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Kampot creates commission to tackle fisheries crimes

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The commission will carry out measures such as spreading the word about restricted conservation areas, educating fishing communities and getting them to agree to follow the measures or face prosecution for failing to do so. Hong Menea

Kampot creates commission to tackle fisheries crimes

The Kampot Provincial Administration has decided to set up a commission for the suppression of fisheries offences.

Provincial hall spokesman Vit Vathana told The Post on May 19 that the commission will carry out measures such as spreading the word about restricted conservation areas, educating fishing communities and getting them to agree to follow the measures or face prosecution for failing to do so.

“We will carry out this work both in the sea and freshwater areas. Although Kampot province has less freshwater, there are fishermen using electric shock devices in lakes in some districts there,” Vathana said.

Kampot provincial Department of Agriculture, Forestry and Fisheries director Chan Rithy said the setup of the commission was to strengthen efficiency in suppressing fisheries offences.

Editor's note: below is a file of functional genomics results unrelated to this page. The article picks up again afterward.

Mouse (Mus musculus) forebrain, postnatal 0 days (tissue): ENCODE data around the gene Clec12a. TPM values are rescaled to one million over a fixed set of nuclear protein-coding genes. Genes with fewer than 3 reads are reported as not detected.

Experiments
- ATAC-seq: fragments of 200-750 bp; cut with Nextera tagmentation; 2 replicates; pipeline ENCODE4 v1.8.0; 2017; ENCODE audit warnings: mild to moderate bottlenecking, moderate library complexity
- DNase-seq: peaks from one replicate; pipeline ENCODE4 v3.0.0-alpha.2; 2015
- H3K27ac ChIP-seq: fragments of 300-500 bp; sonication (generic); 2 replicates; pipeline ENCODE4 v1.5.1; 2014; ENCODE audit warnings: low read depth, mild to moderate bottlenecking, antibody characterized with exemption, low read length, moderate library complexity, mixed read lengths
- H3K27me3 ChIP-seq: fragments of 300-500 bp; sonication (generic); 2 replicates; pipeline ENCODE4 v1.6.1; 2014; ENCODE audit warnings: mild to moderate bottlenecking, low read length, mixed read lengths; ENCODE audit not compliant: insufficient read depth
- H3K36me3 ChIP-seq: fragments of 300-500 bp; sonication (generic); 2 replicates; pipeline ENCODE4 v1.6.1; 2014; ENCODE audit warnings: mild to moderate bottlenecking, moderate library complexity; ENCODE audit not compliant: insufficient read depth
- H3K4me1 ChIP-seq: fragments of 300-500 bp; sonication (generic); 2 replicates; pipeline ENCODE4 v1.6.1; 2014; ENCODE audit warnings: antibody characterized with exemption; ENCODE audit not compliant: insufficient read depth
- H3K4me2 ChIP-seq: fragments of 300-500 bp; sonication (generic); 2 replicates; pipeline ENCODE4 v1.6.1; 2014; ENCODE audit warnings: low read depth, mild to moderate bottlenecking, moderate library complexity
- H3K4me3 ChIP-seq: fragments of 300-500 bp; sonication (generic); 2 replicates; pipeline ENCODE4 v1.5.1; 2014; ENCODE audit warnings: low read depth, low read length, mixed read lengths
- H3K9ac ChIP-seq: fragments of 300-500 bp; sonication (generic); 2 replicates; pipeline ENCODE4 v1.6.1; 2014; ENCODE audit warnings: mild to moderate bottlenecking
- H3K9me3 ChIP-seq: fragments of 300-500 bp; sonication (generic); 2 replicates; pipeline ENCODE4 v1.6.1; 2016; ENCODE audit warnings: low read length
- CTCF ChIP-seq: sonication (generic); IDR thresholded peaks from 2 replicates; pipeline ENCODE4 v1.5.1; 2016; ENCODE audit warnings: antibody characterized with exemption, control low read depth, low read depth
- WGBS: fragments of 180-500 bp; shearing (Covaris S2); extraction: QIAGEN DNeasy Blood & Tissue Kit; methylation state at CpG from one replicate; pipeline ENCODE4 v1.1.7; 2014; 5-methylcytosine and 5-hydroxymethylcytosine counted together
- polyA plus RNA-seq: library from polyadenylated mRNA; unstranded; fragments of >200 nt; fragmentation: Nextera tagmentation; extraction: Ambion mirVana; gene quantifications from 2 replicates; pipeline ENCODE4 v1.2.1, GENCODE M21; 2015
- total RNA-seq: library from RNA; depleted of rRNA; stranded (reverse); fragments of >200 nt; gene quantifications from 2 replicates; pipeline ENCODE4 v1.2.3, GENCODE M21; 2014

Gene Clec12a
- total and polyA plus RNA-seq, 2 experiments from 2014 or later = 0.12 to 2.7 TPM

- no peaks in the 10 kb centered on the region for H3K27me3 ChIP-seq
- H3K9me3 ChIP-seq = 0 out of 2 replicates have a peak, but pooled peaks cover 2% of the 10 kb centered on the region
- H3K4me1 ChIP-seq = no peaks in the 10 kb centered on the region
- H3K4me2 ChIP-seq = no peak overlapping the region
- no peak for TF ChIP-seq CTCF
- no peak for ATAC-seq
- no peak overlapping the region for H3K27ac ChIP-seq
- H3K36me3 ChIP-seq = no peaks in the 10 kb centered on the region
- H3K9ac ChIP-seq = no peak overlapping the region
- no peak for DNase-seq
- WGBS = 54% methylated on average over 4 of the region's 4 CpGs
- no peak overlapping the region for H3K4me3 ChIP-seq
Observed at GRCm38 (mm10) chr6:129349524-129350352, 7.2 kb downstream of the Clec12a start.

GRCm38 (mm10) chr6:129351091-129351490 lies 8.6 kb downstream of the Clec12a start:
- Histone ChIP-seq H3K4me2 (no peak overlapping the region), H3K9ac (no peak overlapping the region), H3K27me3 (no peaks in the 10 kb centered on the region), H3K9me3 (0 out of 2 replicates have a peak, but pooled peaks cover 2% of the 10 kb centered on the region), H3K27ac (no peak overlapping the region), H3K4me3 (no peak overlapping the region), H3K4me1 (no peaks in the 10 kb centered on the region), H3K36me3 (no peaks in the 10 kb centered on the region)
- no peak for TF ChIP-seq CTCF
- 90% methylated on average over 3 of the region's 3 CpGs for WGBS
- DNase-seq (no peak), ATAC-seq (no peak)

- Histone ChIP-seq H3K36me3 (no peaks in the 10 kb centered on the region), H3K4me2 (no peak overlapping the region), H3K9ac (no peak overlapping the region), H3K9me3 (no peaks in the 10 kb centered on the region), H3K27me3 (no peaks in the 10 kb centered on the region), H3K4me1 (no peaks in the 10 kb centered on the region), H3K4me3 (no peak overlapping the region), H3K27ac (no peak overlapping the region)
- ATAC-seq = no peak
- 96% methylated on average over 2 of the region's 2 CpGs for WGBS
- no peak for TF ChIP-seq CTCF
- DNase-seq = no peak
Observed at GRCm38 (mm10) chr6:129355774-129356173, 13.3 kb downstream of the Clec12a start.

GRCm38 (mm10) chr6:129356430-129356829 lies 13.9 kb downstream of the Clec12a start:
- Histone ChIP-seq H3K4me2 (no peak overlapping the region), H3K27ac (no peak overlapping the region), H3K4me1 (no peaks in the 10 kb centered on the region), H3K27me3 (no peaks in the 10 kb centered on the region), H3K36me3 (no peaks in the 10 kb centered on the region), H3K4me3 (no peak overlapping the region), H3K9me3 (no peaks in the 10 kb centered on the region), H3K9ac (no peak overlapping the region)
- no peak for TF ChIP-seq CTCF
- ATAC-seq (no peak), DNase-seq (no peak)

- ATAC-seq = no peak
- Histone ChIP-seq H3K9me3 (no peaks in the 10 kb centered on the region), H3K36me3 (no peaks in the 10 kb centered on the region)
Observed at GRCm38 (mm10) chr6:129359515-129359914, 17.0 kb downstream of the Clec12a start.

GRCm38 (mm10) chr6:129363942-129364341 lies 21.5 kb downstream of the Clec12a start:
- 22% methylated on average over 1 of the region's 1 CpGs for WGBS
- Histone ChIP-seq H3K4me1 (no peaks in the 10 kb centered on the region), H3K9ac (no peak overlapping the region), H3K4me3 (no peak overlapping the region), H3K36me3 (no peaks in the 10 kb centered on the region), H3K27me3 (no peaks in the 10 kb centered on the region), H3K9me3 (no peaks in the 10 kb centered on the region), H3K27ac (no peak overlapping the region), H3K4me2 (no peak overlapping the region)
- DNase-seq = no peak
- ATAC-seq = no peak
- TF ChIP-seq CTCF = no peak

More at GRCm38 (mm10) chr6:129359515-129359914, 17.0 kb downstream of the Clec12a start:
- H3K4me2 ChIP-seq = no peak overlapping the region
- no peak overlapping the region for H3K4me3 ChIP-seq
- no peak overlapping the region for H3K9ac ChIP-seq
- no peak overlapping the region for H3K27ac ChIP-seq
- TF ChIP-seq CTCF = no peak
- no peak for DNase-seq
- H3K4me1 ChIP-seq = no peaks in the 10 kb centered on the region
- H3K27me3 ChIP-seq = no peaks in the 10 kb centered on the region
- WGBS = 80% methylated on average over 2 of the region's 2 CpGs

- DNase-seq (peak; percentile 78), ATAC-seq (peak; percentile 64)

The commission will also assist the provincial department as currently there are only 10 officials assigned to tackle fishery offences.

Vathana said he hoped that they will strengthen cooperation with the Navy and Marine to curb fishing offences, especially in the white zone near Koh Trol Island.

"Our Cham people have often fished in this area, where Vietnamese people also like to fish," he said, referring to the predominantly-Muslim ethnic minority group.

"They always have disputes in this area and with this new commission, we should be able to solve them."

Vathana said that in the first three months of this year hundreds of fishing offences had been prevented or suppressed.

Neak Sen, the head of a fishing community in Kampong Bay district’s Troeuy Koh commune, said fishing offences persisted in the province because there were not many officers assigned to stop the offences, especially electric shock cases.

He said the authorities have cracked down on some cases but often released offenders without fining or punishing them. This, he said, encouraged them to repeat their offences.

“The provincial authorities should go down to ask fishermen in person to see if there are any offences and how hard it is to prevent them. “Previously, fishermen here could generate 50,000 riel in income a day from fishing. But now, they cannot make even 20,000 riel because there are a lot of illegal fishermen,” he said.

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